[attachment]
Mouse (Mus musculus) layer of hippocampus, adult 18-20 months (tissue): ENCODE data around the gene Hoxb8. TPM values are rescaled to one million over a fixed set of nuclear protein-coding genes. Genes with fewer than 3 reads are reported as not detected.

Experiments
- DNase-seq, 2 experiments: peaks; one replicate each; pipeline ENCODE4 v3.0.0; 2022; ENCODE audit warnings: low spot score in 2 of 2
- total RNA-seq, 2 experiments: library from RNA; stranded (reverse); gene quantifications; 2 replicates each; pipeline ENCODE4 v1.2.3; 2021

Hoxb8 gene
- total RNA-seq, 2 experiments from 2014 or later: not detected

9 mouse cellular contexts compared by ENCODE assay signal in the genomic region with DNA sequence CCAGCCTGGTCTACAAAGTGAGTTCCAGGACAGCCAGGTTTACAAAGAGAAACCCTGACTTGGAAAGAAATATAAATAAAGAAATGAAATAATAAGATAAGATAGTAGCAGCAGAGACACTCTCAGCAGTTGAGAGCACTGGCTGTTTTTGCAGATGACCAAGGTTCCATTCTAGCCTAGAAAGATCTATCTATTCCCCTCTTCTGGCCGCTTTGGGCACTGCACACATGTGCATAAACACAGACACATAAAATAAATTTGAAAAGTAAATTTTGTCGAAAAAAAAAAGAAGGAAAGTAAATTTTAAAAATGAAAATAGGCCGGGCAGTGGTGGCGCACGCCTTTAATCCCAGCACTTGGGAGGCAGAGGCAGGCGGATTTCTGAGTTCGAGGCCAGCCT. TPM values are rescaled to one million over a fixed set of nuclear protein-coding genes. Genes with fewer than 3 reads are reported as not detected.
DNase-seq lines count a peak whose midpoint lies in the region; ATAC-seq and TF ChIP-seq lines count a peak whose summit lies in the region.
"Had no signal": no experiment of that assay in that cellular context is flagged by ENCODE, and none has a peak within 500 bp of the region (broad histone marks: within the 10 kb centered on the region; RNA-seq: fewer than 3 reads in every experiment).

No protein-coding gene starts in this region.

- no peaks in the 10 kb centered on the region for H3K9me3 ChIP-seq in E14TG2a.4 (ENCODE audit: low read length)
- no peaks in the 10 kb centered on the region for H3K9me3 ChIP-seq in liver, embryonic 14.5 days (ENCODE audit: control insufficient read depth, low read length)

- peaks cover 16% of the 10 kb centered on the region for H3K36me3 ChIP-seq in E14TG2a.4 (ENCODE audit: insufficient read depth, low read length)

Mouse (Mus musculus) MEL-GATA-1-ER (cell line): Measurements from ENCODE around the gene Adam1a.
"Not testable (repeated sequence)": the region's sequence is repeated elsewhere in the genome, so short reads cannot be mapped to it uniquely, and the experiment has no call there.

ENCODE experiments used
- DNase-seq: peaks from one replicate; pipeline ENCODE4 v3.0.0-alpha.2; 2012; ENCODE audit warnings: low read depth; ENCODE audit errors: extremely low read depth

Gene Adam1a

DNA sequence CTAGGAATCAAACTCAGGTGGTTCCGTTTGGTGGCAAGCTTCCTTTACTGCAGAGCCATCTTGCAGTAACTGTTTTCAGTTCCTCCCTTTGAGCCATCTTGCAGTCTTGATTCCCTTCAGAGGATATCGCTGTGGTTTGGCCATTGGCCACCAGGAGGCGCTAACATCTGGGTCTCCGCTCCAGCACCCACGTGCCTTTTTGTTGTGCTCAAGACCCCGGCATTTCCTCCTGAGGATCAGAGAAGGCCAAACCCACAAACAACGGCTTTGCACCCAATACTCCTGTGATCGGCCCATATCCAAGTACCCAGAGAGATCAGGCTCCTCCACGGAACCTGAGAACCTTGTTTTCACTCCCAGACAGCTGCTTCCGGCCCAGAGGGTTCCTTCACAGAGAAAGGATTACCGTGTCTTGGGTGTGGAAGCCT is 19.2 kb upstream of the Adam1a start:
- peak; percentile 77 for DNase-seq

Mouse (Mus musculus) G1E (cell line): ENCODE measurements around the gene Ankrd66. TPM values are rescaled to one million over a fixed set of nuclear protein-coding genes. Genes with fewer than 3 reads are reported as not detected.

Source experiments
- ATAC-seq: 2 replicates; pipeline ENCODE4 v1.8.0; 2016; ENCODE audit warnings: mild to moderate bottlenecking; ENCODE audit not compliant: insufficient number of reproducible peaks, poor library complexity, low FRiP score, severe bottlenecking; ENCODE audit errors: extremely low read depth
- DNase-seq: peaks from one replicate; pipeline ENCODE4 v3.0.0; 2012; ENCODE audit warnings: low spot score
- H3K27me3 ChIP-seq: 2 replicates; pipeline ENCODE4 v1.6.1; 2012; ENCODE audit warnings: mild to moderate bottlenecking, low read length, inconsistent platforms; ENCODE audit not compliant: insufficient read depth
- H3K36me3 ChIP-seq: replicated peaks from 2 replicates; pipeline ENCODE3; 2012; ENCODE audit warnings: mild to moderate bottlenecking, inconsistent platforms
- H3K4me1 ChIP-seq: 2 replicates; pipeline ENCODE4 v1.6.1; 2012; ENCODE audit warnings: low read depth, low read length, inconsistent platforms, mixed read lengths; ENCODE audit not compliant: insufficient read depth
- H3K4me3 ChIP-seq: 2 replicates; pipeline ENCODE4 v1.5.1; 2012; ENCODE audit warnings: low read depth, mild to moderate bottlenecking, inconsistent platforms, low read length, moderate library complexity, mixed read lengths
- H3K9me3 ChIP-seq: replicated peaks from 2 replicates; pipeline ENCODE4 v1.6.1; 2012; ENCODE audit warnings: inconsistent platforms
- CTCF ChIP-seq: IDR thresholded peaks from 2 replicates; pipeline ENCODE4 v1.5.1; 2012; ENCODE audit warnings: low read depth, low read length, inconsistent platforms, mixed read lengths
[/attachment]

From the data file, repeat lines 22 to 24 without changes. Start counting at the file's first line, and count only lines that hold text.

Source experiments
- ATAC-seq: 2 replicates; pipeline ENCODE4 v1.8.0; 2016; ENCODE audit warnings: mild to moderate bottlenecking; ENCODE audit not compliant: insufficient number of reproducible peaks, poor library complexity, low FRiP score, severe bottlenecking; ENCODE audit errors: extremely low read depth
- DNase-seq: peaks from one replicate; pipeline ENCODE4 v3.0.0; 2012; ENCODE audit warnings: low spot score